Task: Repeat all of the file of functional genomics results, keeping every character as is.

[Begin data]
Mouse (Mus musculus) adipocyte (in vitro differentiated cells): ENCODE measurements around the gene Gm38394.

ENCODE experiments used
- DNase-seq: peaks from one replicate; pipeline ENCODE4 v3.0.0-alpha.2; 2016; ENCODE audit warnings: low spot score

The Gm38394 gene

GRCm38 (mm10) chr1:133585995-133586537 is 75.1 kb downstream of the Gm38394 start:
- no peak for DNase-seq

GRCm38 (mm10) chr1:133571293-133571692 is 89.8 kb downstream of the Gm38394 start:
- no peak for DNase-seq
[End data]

Mouse (Mus musculus) adipocyte (in vitro differentiated cells): ENCODE measurements around the gene Gm38394.

ENCODE experiments used
- DNase-seq: peaks from one replicate; pipeline ENCODE4 v3.0.0-alpha.2; 2016; ENCODE audit warnings: low spot score

The Gm38394 gene

GRCm38 (mm10) chr1:133585995-133586537 is 75.1 kb downstream of the Gm38394 start:
- no peak for DNase-seq

GRCm38 (mm10) chr1:133571293-133571692 is 89.8 kb downstream of the Gm38394 start:
- no peak for DNase-seq